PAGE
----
He gave me a kiss on the top of my head as he passed by to turn on the coffee maker. “You’re up early.”

“Yeah.” I closed the book and pushed it to the center of the table. “I had bad dreams. It seemed appropriate to just get up.”

“How you feel?”

I shrugged. “Calmer.” I looked in my tea mug, empty. I got up and clicked the hot water maker on. “I don’t have a plan yet. Maybe form a group. I don’t know.” I put a teabag in the mug. “I guess I just need to let it simmer in my head.”

He poured his coffee and sat at the table, hands around the mug. “You’ll think of something.”

He was right. I knew that. But I wanted to do something right now. We sat together while we drank our tea and coffee. It was nice that we could sit together, not talking, just being together.

The day moved on. I read more on-line articles. Looked at groups. But nothing popped at me as an action I could take. I sent more email to my representatives. They should understand how I felt.

It was a week before I found an answer. It was an accident, really. I had wandered onto an article that talked about the origins of the insurance industry. It turns out that insurance has been around for thousands of years but health insurance only since the late 1800’s. I toyed with the idea of going back to the original concept, of people paying premiums into a group pot, getting paid back when required. But the tangle of regulations, the need for portability across hospitals and doctors, and other technical barriers made me drop the idea. I thought about the possibility of the insured being paid directly and they would pay whoever was providing service, but the other problems seemed too much. I toyed with talking to an insurance agent but dropped the whole idea as ridiculous.

Even as the days passed, I kept coming back to the insurance idea. Couldn’t the maze of payouts be simplified. I went over my own contract with the insurance company. There was a provision for everything. So many things were denied outright, or only partially covered. It was all up to some mystery team of actuaries or high school drop-outs or someone. All of whom were being paid not to shell out any coverage. I sighed and put the document back in the drawer.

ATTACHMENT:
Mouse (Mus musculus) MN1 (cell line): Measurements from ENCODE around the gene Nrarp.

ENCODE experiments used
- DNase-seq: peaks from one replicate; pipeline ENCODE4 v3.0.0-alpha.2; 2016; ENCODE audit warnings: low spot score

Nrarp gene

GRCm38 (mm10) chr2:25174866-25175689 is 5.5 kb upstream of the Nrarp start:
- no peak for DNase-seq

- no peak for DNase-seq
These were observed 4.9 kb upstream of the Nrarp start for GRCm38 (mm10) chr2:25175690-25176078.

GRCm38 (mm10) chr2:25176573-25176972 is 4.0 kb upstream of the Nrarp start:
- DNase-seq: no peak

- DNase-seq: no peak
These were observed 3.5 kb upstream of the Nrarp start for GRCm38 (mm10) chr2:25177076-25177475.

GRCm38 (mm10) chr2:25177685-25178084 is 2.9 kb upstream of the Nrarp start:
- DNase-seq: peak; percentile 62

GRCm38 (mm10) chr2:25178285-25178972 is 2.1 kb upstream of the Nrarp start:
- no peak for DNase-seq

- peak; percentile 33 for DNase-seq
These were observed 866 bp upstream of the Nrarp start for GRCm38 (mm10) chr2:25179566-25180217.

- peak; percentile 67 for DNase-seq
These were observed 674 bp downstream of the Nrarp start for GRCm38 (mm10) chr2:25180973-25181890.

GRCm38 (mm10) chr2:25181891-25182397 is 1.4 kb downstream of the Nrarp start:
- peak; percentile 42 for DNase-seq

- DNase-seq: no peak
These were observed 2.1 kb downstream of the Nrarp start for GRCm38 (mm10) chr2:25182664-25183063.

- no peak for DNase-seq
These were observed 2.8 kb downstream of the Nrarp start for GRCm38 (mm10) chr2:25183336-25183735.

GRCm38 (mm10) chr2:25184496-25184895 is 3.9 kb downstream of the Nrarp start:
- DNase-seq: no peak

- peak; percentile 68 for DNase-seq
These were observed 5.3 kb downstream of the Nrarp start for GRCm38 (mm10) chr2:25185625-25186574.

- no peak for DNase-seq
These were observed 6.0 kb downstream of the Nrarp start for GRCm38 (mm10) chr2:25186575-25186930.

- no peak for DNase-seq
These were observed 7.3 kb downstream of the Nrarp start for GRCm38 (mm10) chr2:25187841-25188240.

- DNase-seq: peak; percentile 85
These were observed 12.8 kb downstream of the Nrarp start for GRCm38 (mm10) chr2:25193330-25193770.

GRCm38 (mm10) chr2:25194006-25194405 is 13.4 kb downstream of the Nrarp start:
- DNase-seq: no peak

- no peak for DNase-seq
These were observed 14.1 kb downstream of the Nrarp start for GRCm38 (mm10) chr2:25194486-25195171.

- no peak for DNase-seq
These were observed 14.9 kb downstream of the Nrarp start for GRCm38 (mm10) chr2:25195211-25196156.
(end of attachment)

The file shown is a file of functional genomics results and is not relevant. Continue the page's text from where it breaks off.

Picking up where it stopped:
In the meantime, the news showed people protesting outside of the major insurance company headquarters and at the Congress. People were angry. Death rates were going up and the evening news was interviewing one family after another of dead parents and children, all who had been fine with their meds but were now dead when the insurance companies cut them off from expensive treatments.

People stopped paying the insurance companies. The stock market was going down. Hospitals were also losing money as people couldn’t afford to go to the hospital. The ripple effect through the entire economy was taking every business down as their employees died or stayed home, too sick to work.

“It’s happening so fast,” I told my husband as we watched the news.

He shook his head. “Had to happen. Such a large percentage of people have medical issues.”

That was true. And those that didn’t, were now struggling to take care of family members who did. Over the next few weeks people were shouting at each other on the protest lines and in Congress and the statehouses. Blows were exchanged. International travel dried up as travelers avoided the medical mess in the country, afraid they wouldn’t be able to get care if they were injured or fell ill.

What to do? No one could decide. And the country spiraled out of control.

Words: 751

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Who’s Next, Part 2: Flash Fiction Friday Post

Who’s Next: Part 2

I called my doctor.

“I’ve been hearing that for the last three weeks.”

“What do you mean? You know about this?” My mouth had gone dry. “Other people have had their insurance cancelled? Is that legal?”

“They have. And it is.” I could hear him sigh on the other end. “I can put you back on your previous prescription. That’s a generic and you’ll be able to afford it.”